Slowly drizzle the icing over the cake and allow it to slide slowly down the sides. If the icing moves too quickly or doesn’t cover the cake properly, let it cool for a few more minutes and then try again. Work slowly to get the best coverage. Leave the iced cake to stand for 10 minutes, then scatter with the almonds and sugar crystals if using.
Set aside for an hour or so until the icing is set before serving.
Saturday, 7 April 2012
Now I know what you may be thinking, bit late isn't she with this post, well you would be correct and I have a very good reason for that. Firstly we moved house on the 2nd April, that in itself is a lot of hard work and stress and one of the main reasons I have paid so little attention to my blog, but on top of that Hubby got rushed into hospital with his appendix and I ended up having to orchestrate the whole move on my own!!!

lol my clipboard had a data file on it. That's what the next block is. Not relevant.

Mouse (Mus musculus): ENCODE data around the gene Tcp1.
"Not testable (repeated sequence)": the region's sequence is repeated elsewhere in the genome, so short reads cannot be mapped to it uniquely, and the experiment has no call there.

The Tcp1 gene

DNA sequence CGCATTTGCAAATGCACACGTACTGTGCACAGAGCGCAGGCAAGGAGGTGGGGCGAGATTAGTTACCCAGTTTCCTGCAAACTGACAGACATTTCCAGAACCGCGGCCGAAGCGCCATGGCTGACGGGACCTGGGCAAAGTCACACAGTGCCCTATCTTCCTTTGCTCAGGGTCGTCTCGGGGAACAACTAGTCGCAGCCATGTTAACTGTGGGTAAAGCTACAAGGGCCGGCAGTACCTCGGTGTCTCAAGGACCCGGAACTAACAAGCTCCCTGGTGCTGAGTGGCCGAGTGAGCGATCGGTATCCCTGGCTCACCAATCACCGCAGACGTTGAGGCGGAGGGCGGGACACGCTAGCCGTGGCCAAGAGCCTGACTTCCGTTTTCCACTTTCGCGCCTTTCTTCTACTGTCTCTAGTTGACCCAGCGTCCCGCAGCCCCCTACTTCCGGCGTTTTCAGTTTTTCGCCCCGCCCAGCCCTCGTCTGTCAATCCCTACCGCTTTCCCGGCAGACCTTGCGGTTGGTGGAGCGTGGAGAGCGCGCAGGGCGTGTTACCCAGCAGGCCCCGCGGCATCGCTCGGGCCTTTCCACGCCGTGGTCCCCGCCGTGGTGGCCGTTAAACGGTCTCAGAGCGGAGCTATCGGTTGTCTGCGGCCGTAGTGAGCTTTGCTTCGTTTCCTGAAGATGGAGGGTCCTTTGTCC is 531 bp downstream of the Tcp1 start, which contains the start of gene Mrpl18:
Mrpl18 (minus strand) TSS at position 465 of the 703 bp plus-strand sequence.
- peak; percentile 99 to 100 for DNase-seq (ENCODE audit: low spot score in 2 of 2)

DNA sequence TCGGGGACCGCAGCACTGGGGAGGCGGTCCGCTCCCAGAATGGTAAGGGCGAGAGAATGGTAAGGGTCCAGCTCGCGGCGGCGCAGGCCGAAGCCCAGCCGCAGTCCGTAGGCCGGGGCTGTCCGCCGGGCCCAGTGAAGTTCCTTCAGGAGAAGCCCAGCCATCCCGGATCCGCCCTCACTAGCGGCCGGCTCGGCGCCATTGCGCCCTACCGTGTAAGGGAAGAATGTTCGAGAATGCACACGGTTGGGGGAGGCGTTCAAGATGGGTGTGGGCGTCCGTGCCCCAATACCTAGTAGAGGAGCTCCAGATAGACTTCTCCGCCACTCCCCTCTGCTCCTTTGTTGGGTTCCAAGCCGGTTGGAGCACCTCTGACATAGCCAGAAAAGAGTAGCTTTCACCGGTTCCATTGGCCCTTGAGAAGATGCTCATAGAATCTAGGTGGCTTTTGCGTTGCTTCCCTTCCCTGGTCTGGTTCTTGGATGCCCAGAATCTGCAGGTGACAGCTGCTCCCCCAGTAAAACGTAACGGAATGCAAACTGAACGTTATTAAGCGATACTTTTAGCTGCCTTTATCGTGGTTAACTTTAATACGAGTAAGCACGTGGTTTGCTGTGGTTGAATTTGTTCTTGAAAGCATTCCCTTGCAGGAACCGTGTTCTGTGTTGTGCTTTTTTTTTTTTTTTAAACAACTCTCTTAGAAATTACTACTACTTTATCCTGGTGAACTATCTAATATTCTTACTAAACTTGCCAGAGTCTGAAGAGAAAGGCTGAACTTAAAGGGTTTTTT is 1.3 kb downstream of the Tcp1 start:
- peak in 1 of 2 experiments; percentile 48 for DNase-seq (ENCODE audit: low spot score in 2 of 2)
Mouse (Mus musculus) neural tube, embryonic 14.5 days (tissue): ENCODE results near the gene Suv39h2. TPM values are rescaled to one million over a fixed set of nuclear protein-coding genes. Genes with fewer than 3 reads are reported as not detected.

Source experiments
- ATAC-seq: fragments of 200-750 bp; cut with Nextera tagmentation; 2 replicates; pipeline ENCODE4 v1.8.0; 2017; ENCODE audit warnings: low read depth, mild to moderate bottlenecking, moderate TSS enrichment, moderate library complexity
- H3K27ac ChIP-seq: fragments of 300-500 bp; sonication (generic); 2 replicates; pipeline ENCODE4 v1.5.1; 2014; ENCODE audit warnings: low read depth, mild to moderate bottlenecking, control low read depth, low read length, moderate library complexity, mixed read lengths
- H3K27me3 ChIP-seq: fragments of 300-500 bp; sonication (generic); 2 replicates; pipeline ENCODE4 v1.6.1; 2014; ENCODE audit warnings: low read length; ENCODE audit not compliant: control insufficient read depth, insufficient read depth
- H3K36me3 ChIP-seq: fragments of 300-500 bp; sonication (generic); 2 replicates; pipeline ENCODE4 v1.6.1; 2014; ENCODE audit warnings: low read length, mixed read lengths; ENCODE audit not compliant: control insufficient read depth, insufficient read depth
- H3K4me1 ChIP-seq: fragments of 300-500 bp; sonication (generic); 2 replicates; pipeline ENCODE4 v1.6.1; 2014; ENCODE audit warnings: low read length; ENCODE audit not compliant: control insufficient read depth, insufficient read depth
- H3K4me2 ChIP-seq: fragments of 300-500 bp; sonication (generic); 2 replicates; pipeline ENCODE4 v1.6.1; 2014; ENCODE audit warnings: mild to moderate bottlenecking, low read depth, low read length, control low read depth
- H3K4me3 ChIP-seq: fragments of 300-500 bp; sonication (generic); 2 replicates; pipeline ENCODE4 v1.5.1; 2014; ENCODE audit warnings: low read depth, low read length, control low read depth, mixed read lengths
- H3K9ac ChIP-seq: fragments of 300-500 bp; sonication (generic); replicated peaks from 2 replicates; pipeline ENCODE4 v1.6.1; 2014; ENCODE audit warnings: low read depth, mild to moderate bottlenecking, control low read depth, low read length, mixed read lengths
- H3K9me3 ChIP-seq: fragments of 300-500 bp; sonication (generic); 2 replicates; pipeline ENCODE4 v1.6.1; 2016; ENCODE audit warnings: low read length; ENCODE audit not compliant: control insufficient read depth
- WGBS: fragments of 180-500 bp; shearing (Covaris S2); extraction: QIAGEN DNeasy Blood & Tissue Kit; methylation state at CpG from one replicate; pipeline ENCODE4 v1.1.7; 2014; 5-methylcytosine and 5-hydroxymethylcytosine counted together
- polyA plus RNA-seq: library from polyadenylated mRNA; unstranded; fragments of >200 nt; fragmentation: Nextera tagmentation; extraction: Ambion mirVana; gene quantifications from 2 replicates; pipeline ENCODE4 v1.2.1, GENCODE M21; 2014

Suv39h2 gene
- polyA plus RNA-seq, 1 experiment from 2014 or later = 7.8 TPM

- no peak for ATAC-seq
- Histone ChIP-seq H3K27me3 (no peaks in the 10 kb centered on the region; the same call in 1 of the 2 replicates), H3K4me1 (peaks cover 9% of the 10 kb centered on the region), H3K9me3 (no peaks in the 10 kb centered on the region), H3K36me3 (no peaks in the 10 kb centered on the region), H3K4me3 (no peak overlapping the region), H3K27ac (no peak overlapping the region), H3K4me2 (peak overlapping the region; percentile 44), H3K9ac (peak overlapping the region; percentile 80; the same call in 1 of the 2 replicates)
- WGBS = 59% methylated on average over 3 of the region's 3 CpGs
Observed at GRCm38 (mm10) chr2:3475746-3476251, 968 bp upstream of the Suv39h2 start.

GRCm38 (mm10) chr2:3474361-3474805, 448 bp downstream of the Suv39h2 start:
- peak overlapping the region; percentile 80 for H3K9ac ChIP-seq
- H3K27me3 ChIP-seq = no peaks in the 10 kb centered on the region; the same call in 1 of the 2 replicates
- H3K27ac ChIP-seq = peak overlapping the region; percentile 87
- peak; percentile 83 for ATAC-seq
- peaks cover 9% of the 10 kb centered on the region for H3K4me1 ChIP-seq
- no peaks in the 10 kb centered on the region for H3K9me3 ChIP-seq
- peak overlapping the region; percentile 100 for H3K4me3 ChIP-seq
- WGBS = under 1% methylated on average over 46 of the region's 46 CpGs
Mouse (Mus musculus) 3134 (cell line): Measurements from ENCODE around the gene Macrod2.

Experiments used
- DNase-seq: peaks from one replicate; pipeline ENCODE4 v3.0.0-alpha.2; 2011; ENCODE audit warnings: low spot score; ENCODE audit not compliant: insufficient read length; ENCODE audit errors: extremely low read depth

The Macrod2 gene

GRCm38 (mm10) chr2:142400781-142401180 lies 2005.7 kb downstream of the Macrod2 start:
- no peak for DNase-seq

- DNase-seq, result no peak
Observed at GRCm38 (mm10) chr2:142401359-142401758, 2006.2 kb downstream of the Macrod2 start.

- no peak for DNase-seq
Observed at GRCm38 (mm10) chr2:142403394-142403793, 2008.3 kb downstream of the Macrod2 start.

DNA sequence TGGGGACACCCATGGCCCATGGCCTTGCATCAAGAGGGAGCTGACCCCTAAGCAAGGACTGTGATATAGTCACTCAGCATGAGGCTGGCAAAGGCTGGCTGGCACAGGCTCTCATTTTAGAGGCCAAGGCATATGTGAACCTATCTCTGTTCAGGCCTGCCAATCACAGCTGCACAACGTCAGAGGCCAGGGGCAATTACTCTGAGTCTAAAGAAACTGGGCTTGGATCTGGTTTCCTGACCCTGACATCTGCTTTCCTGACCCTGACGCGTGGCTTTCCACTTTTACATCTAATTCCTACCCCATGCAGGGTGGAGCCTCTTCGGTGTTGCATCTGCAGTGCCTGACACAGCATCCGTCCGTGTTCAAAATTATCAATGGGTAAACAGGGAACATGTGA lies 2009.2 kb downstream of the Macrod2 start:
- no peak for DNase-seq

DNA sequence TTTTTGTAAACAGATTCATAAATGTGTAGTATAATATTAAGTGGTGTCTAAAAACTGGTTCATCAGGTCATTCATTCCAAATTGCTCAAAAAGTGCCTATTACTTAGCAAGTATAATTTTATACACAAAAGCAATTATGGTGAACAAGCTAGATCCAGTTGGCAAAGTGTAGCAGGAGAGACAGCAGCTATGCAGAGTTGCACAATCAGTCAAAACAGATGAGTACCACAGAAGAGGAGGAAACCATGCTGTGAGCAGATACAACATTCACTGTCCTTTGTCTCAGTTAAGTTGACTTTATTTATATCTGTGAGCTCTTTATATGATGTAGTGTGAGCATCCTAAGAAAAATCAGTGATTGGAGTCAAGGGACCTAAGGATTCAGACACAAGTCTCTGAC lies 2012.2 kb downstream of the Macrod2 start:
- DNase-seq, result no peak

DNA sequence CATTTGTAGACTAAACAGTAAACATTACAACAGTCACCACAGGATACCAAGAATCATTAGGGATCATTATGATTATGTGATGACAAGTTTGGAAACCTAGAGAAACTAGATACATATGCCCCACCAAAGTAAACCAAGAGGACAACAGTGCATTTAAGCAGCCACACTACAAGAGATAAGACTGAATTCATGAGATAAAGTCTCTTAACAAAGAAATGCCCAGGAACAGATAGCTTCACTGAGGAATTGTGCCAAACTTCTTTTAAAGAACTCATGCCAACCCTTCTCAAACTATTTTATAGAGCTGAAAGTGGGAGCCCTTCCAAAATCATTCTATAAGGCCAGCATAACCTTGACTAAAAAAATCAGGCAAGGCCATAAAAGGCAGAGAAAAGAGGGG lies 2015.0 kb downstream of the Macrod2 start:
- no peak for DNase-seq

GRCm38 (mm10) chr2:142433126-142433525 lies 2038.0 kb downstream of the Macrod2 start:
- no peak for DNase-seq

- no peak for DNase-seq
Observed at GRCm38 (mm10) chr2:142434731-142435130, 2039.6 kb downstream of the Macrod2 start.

So let me take you back a bit to Mother's Day and the calm before the storm.
I had the most wonderful Mother's Day, fantastic presents, cards, flowers and Hubby treated me to a morning of Spa treatments at the Nutfield Priory Hotel. I started my day with my favourite breakfast of http://dianastaveley.blogspot.co.uk/2010/06/luca-25102001-pancakes-doughnut-french.html and lots of bubbly and then Hubby made my favourite meal of Ossobucco served with a simple risotto for dinner.
Ossobuco or osso buco is Italian for "bone with a hole", a reference to the marrow hole at the center of the cross-cut veal shank. In the local Western Lombard Milanese dialect, this dish's name is oss bus.
I can not thank him enough for my wonderful day and making me feel so special and loved and it prepared me well for the following weeks of hard graft, nursing him back to health and lots of stress !